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The Strangers

The Strangers

Review by Jack Foley

IndieLondon Rating: 4 out of 5

EXISTING in similar territory to Michael Haneke’s recent Funny Games, writer and first-time director Bryan Bertino’s The Strangers is a lean, mean Hollywood chiller that provides horror fans with a genuinely unsettling experience.

The film picks up as Kristen McKay (Liv Tyler) and James Hoyt (Scott Speedman) arrive home from a friend’s wedding tired and dejected, after his attempt to propose has fallen flat. While attempting to put things into perspective, the couple are interrupted by a loud knock at the door and a woman asking: “Is Tamara home?”

Not long afterwards, the woman is joined by two masked strangers who then proceed to terrorise the couple. It’s only a matter of time before events escalate into violence.

Bertino’s film would have you believe that it’s inspired by the true story of an incident that took place in 2005, but it actually stems from a childhood memory the director had of his own that involved house robbery.

Nevertheless, the film plays very effectively on that primal fear of being victimised at home and of peering beyond the curtains at night to find someone else looking in!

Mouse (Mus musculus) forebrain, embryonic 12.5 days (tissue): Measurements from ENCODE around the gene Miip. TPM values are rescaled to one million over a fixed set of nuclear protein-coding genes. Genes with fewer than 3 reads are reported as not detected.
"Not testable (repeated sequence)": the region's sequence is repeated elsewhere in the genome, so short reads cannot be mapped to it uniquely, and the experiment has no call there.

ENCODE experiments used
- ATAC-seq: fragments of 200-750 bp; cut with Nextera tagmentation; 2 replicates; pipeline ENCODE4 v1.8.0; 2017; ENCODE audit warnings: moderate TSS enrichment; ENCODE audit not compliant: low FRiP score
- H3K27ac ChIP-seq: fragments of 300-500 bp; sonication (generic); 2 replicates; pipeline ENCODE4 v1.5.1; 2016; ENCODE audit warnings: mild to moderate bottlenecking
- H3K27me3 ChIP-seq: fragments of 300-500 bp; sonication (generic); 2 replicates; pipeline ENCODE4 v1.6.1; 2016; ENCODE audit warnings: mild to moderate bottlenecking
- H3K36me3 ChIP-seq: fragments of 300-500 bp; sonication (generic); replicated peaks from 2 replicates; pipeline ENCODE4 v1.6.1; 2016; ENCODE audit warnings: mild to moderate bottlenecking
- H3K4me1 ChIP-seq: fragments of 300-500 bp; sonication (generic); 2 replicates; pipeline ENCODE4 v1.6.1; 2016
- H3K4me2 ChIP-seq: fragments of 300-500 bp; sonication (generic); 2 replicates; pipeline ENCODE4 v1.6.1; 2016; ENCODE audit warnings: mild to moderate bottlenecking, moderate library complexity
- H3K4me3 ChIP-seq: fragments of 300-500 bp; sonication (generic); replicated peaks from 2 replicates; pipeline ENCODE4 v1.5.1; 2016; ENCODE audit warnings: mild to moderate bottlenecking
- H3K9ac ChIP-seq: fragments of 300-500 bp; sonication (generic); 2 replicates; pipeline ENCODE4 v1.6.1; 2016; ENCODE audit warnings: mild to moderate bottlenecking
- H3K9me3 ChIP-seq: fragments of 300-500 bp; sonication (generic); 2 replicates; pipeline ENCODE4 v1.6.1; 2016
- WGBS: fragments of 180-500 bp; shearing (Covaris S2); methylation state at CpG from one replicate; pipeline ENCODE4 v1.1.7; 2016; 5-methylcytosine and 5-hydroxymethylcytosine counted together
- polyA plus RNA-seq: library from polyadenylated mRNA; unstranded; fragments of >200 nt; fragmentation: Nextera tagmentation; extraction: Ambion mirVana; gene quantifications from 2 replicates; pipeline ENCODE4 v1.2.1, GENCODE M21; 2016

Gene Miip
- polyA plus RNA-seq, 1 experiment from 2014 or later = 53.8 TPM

Bertino also makes good use of his masked strangers, proving conclusively that there’s nothing more unsettling than the appearance of someone wearing a mask, while a lot of the jumps – particularly early on – are extremely well staged. Audiences should have their hearts in their mouths at several key moments.

The film does lose its way during the final third, when the suggestion of violence is replaced by the actual use of it, but even then Bertino is wise enough to deliver an ambiguous ending, while the few words his tormentors utter are truly chilling.

Tyler and Speedman provide strong performances as the couple at the centre of the nightmare, balancing the fear of their predicament with a determination to survive. And they’re helped by the fleeting insights Bertino offers into their back-stories, which provides audiences with a reason to genuinely root for them.

If there’s a criticism, it’s the same that exists with Haneke’s Funny Games, in that it offers an unsettling “how to” guide for any like-minded individuals who may become “inspired” by what takes place on-screen (especially in terms of the random nature of both films).

But taken on its own terms, it is a supremely effective frightener that will certainly make you think twice before opening the door or peering beyond the curtain at night.

Certificate: 15
Running time: 85mins
UK DVD & Blu-ray Release: December 26, 2008